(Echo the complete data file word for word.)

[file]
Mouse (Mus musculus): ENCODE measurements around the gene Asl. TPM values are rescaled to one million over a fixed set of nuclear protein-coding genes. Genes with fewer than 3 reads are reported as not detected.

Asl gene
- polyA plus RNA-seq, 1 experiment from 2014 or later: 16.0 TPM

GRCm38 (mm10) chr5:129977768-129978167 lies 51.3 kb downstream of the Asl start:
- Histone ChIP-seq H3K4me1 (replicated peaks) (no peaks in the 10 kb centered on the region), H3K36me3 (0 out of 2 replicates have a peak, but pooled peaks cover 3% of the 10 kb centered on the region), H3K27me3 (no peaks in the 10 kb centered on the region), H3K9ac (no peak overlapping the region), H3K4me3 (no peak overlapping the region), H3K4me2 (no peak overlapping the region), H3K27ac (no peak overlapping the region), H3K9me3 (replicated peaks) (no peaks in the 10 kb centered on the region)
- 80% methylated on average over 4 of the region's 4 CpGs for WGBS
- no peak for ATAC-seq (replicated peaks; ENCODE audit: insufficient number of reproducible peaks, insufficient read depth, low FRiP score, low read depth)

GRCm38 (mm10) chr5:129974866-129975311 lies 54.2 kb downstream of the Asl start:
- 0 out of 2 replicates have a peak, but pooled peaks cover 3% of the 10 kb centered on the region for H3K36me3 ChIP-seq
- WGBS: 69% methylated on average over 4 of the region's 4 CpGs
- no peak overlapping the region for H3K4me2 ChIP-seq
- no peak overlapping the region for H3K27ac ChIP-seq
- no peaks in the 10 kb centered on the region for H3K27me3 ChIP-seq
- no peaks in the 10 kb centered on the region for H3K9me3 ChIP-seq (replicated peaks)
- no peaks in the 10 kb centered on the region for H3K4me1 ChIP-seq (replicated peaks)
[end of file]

Mouse (Mus musculus): ENCODE measurements around the gene Asl. TPM values are rescaled to one million over a fixed set of nuclear protein-coding genes. Genes with fewer than 3 reads are reported as not detected.

Asl gene
- polyA plus RNA-seq, 1 experiment from 2014 or later: 16.0 TPM

GRCm38 (mm10) chr5:129977768-129978167 lies 51.3 kb downstream of the Asl start:
- Histone ChIP-seq H3K4me1 (replicated peaks) (no peaks in the 10 kb centered on the region), H3K36me3 (0 out of 2 replicates have a peak, but pooled peaks cover 3% of the 10 kb centered on the region), H3K27me3 (no peaks in the 10 kb centered on the region), H3K9ac (no peak overlapping the region), H3K4me3 (no peak overlapping the region), H3K4me2 (no peak overlapping the region), H3K27ac (no peak overlapping the region), H3K9me3 (replicated peaks) (no peaks in the 10 kb centered on the region)
- 80% methylated on average over 4 of the region's 4 CpGs for WGBS
- no peak for ATAC-seq (replicated peaks; ENCODE audit: insufficient number of reproducible peaks, insufficient read depth, low FRiP score, low read depth)

GRCm38 (mm10) chr5:129974866-129975311 lies 54.2 kb downstream of the Asl start:
- 0 out of 2 replicates have a peak, but pooled peaks cover 3% of the 10 kb centered on the region for H3K36me3 ChIP-seq
- WGBS: 69% methylated on average over 4 of the region's 4 CpGs
- no peak overlapping the region for H3K4me2 ChIP-seq
- no peak overlapping the region for H3K27ac ChIP-seq
- no peaks in the 10 kb centered on the region for H3K27me3 ChIP-seq
- no peaks in the 10 kb centered on the region for H3K9me3 ChIP-seq (replicated peaks)
- no peaks in the 10 kb centered on the region for H3K4me1 ChIP-seq (replicated peaks)